Sharks in hunt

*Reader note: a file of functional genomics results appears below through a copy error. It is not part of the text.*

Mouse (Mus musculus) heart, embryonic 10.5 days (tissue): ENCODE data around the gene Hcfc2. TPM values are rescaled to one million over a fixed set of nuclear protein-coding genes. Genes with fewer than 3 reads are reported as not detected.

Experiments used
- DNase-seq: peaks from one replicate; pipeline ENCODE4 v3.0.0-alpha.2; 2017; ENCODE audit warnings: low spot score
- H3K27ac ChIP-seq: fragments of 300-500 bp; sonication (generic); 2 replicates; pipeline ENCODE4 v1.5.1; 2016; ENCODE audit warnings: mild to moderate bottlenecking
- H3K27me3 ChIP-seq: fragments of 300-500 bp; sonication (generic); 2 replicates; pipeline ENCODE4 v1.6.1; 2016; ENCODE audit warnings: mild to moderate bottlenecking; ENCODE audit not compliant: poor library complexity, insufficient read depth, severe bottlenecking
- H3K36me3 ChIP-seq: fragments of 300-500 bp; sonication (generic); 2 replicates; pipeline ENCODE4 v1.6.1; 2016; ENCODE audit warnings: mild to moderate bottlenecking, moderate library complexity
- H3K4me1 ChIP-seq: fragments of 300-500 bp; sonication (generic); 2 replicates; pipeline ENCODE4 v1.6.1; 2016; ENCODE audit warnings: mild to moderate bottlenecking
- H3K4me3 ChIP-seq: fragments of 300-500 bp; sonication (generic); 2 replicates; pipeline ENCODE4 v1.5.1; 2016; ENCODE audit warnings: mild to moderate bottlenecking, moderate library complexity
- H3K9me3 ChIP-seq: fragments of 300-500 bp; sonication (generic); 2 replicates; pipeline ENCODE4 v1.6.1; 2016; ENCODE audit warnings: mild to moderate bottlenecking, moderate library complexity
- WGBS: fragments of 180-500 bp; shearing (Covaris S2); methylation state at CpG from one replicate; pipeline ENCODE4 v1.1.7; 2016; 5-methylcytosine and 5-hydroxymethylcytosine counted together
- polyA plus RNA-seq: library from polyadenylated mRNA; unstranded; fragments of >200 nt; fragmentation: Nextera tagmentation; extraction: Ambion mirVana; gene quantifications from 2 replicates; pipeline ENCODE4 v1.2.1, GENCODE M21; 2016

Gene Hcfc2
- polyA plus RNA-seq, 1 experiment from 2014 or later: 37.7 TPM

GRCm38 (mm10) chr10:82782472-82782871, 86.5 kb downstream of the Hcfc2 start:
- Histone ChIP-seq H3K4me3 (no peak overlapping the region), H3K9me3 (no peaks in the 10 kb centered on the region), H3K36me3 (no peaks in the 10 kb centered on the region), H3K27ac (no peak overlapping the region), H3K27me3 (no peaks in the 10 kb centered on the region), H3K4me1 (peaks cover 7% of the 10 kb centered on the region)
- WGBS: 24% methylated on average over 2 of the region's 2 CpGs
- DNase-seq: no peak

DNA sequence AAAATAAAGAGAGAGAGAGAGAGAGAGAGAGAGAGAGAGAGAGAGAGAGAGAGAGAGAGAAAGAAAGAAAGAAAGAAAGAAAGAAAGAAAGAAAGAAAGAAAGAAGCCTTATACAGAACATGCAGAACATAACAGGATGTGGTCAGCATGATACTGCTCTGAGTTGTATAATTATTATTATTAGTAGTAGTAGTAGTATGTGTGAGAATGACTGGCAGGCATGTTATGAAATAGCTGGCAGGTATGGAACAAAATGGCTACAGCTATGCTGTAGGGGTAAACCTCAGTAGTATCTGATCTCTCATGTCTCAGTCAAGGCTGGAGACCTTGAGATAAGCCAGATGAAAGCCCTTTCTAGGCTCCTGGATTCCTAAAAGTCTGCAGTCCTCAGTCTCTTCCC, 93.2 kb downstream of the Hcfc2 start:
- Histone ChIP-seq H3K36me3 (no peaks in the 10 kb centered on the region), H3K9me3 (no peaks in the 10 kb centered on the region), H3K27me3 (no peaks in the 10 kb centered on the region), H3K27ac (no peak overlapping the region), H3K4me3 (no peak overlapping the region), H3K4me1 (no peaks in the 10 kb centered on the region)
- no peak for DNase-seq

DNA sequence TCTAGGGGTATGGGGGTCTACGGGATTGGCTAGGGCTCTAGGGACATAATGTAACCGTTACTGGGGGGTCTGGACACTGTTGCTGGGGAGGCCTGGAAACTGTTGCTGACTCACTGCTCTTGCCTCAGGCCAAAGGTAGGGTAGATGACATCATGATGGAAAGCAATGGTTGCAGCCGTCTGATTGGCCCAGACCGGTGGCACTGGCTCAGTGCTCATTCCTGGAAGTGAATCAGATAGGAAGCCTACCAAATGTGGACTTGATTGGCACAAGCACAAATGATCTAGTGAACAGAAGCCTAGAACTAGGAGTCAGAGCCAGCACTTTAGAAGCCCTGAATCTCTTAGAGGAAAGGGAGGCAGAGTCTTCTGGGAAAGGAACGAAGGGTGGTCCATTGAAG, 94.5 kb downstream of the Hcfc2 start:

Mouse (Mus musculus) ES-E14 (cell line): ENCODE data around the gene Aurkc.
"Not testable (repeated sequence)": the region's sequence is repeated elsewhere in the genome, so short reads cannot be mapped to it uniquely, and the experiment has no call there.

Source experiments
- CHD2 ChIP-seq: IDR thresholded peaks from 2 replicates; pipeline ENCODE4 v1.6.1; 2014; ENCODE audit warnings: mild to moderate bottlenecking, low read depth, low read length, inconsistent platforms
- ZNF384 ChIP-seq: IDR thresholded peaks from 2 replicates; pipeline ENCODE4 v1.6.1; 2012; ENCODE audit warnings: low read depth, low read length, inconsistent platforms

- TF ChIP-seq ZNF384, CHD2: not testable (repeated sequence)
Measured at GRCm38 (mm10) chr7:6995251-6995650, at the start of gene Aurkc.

THE AFL remains confident it will get the support required to grant a 17th team licence as its way of establishing a presence on the Gold Coast. The league looks set to pursue other avenues in its desire to create a foothold in the region now that the Kangaroos have vowed to commit to Melbourne rather than relocate. The Kangaroos board last night announced the club would commit to staying in Melbourne after the AFL rejected the board's request to be given another year to consider the multi-million dollar relocation proposal. But the Kangaroos' refusal to move is unlikely to shift the AFL in its desire to break into the new market. The AFL can now entertain proposals from other clubs, such as Collingwood and St Kilda, to play games at Carrara. But given the league has not offered its multi-million dollar relocation incentive package to any other club besides the Kangaroos, then a 17th team appears the favourite scenario if the AFL is to have its wish fulfilled by 2010. And that puts the Southport Sharks, a QAFL side with existing support and infrastructure, in the box seat. AFL chief executive Andrew Demetriou yesterday said the league had already begun considering the costs of a new team, having said previously the league would have no hesitation in granting a 17th licence if the Kangaroos said no to the Gold Coast. "You know our position on that ... that is absolutely a very viable option and of course we will do the work required to explore the 17th lix cence as an option," Demetriou said. AFL chief broadcasting and commercial officer Gillon McLachlan said the AFL had already been in talks with Southport. Southport Sharks president Dr Alan Mckenzie said planning to establish an AFL team on the Gold Coast had to be started 'sooner rather than later'. "It's good that it hasn't been allowed to drag on for another 12 months because things would just remain unresolved," he said.



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